We had expended all of our ready cash and only had credit cards. She did accept credit cards. It was a cash only place. I’m thinking this ole gal was going to have a hard time making a go of it in the motel business if she didn’t get a credit card machine.
Then I remembered that I had my paycheck in my wallet. She agreed to go next door and get it cashed for us at the big dance hall / beer joint. It was after midnight. In a few minutes she returned and gave me my change of several hundred dollars. She gave us a key but I remember when we reached our unit, the door wasn’t even locked. The place didn’t appear to be that well kept. It looked like the maids had been napping on the top of the covers but at least the beds were made up except for the bedspreads being rumpled.
The good thing is that the lighting was as poor as it was. There was an open lightbulb hanging from the ceiling in the center of bedroom and another in the bathroom.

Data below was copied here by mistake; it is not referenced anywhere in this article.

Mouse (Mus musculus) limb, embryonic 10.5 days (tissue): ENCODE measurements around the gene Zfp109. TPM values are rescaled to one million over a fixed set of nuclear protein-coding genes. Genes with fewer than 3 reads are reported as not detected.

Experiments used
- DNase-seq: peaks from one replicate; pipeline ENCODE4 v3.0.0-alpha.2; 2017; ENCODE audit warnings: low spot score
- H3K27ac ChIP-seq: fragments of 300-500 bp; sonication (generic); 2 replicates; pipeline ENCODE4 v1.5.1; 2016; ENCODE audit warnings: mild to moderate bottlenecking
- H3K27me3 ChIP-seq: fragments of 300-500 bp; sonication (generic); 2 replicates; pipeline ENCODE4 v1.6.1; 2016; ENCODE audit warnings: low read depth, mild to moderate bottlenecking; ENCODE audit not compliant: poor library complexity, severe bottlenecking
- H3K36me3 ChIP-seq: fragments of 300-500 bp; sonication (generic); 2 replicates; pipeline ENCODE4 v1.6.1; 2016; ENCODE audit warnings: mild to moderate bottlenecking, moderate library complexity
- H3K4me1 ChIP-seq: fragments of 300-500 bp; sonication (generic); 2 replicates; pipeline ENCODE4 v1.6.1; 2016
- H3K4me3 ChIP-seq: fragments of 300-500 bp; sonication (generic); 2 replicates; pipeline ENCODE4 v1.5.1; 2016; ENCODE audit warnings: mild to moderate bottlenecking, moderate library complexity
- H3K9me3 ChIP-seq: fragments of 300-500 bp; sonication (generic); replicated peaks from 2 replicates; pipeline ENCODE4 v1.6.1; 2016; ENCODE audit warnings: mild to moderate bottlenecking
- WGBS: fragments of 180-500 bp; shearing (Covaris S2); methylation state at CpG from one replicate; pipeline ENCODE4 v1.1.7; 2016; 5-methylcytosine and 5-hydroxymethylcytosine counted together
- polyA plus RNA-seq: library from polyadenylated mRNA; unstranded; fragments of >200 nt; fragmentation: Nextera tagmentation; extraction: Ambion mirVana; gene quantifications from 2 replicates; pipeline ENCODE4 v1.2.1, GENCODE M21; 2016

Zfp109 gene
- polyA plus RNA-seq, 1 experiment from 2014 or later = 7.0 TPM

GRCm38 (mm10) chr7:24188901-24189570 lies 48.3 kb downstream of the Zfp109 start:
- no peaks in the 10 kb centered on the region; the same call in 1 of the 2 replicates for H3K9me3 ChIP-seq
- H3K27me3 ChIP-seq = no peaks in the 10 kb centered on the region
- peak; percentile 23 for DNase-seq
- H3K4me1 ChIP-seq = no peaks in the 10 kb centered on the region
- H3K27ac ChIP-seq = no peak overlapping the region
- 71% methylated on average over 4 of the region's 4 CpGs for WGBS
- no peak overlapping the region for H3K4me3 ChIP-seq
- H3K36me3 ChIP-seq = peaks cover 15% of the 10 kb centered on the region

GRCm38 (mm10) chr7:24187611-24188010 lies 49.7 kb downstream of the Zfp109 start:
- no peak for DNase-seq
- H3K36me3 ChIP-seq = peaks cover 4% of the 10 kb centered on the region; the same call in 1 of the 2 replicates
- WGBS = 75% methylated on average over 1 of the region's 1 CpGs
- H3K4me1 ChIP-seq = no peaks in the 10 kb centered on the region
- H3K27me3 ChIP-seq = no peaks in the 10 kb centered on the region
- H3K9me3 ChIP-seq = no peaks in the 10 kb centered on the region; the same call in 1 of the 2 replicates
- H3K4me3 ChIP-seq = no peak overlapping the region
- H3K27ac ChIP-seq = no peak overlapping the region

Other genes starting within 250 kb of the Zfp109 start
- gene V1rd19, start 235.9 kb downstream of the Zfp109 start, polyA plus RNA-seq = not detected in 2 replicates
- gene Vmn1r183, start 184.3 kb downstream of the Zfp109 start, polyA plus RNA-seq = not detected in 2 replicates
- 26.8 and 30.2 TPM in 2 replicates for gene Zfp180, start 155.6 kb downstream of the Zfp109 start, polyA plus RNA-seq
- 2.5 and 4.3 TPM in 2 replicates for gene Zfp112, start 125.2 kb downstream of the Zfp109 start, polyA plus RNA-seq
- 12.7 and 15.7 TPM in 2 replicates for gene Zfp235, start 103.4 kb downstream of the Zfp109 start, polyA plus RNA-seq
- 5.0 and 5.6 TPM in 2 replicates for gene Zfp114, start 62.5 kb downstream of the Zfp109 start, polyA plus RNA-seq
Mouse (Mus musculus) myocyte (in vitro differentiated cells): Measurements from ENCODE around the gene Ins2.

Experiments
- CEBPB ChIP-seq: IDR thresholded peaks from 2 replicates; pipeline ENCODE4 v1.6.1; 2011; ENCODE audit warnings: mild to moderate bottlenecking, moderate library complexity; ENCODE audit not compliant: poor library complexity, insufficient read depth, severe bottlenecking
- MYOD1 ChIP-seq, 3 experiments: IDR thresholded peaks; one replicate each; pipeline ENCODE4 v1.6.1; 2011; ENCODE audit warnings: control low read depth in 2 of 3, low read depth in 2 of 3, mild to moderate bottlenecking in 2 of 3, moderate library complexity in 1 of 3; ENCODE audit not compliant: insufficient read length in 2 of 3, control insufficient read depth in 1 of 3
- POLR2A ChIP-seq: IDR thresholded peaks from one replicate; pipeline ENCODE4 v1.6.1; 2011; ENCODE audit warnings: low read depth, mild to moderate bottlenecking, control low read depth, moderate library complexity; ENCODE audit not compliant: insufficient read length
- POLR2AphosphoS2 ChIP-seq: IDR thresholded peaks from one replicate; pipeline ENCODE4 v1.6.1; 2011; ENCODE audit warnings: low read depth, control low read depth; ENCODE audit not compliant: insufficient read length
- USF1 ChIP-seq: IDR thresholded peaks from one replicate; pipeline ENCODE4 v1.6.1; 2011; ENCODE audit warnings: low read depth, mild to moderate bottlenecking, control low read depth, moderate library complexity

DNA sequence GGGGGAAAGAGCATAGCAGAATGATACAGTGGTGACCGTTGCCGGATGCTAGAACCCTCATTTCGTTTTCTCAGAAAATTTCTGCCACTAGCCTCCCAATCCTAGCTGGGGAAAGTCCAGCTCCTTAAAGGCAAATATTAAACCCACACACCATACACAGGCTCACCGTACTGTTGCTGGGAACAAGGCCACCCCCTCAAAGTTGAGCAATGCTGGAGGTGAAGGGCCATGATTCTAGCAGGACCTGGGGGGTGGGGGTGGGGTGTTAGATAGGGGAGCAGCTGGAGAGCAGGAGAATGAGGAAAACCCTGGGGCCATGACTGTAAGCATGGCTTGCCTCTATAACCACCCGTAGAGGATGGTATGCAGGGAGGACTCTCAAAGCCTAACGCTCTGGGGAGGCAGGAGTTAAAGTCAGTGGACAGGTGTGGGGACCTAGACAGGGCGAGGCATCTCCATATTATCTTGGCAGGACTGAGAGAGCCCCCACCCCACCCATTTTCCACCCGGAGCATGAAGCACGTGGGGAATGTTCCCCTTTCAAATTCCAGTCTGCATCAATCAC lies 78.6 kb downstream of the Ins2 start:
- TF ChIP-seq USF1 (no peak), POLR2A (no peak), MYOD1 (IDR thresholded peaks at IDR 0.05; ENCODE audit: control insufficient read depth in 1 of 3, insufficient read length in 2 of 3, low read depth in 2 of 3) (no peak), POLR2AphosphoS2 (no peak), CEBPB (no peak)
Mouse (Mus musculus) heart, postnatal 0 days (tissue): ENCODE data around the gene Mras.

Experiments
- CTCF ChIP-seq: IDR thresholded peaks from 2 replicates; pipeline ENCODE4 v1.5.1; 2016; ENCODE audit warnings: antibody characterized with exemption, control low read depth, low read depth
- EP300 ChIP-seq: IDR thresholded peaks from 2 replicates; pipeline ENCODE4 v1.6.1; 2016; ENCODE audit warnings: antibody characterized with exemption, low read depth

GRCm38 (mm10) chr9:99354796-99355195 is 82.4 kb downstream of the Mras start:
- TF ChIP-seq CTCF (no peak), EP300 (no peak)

We decided that I would shower first. I could be in and out in a flash. Not having toiletries like other places we each just used the single bar of soap to wash our bodies and our hair. I could tell that walking on the floor wasn’t going to provide for the cleanest feet to climb into bed with, so after drying off I just laid the towel down on the floor to help with my trip to the nearest bed and then lunged up onto the bed.
Kenny could figure out his own technic. I’m not sure what he did, because I was already asleep before I can remember his journey to the bed that was shoved against a wall on the other side of the room.
When we awoke the next morning, there was sunlight already illuminating the room. It was frightful. There were holes in the walls and the floor was partially rotted out.
We hurriedly dressed so we could to get out of that place and make our next move.
When we went outside we saw that the city had been busy condemning the little cabins. Out of the maybe 20 cabins that were strung together, there only 3 that hadn’t been boarded up and red stickers pasted around on them saying UNINHABITABLE – DO NOT ENTER.
We had been lucky enough to have secured one of the only rooms that was unoccupied in the old tourist courts that had become Centerville’s Bordello.
We found a place to drop off the Jeep and headed on to Austin. We sent someone back a day or so later to haul the sick Jeep back on a trailer. I wished we had left it behind in Lufkin.